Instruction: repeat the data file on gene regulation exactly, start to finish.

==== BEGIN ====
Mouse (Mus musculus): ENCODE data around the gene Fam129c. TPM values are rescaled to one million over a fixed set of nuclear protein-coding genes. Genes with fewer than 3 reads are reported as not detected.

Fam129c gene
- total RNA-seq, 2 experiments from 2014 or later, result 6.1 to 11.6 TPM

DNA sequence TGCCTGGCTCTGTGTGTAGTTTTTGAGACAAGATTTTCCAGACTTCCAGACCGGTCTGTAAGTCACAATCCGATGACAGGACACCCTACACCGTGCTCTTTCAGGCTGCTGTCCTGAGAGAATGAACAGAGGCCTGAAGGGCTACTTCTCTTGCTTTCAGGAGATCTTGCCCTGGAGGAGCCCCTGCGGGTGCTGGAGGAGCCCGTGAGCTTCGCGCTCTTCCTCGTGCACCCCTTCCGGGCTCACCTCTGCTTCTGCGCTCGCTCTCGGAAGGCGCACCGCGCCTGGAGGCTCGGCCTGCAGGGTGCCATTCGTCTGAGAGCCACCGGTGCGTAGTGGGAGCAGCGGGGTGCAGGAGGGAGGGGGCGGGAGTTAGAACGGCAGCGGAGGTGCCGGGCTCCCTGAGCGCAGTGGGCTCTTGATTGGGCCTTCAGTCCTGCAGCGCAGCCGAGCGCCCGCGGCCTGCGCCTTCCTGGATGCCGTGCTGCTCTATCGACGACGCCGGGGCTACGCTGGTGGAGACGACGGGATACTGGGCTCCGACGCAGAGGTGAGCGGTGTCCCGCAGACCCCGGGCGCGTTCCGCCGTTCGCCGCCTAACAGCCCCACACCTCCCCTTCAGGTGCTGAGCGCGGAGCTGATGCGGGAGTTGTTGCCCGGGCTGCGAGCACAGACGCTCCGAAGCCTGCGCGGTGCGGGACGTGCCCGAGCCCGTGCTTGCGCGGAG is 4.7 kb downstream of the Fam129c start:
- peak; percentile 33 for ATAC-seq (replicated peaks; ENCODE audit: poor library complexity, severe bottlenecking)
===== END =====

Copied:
Mouse (Mus musculus): ENCODE data around the gene Fam129c. TPM values are rescaled to one million over a fixed set of nuclear protein-coding genes. Genes with fewer than 3 reads are reported as not detected.

Fam129c gene
- total RNA-seq, 2 experiments from 2014 or later, result 6.1 to 11.6 TPM

DNA sequence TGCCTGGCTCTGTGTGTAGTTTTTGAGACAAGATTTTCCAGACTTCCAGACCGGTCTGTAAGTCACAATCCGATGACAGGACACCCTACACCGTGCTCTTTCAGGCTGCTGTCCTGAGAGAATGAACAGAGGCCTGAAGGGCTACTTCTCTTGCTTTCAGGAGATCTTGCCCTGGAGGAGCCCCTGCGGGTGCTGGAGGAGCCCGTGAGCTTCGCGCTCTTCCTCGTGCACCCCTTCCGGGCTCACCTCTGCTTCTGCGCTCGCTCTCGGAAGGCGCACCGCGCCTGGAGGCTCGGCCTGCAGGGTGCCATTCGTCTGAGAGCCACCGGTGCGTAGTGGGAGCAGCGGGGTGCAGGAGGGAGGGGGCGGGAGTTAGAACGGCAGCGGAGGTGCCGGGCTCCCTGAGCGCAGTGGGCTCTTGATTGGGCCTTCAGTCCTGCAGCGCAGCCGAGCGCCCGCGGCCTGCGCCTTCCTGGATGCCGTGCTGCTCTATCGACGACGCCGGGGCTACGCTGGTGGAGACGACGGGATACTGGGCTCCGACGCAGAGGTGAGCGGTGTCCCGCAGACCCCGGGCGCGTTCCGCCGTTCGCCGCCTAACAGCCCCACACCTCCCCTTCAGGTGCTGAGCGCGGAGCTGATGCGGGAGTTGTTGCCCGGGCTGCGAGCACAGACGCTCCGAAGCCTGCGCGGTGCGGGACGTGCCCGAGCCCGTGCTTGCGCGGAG is 4.7 kb downstream of the Fam129c start:
- peak; percentile 33 for ATAC-seq (replicated peaks; ENCODE audit: poor library complexity, severe bottlenecking)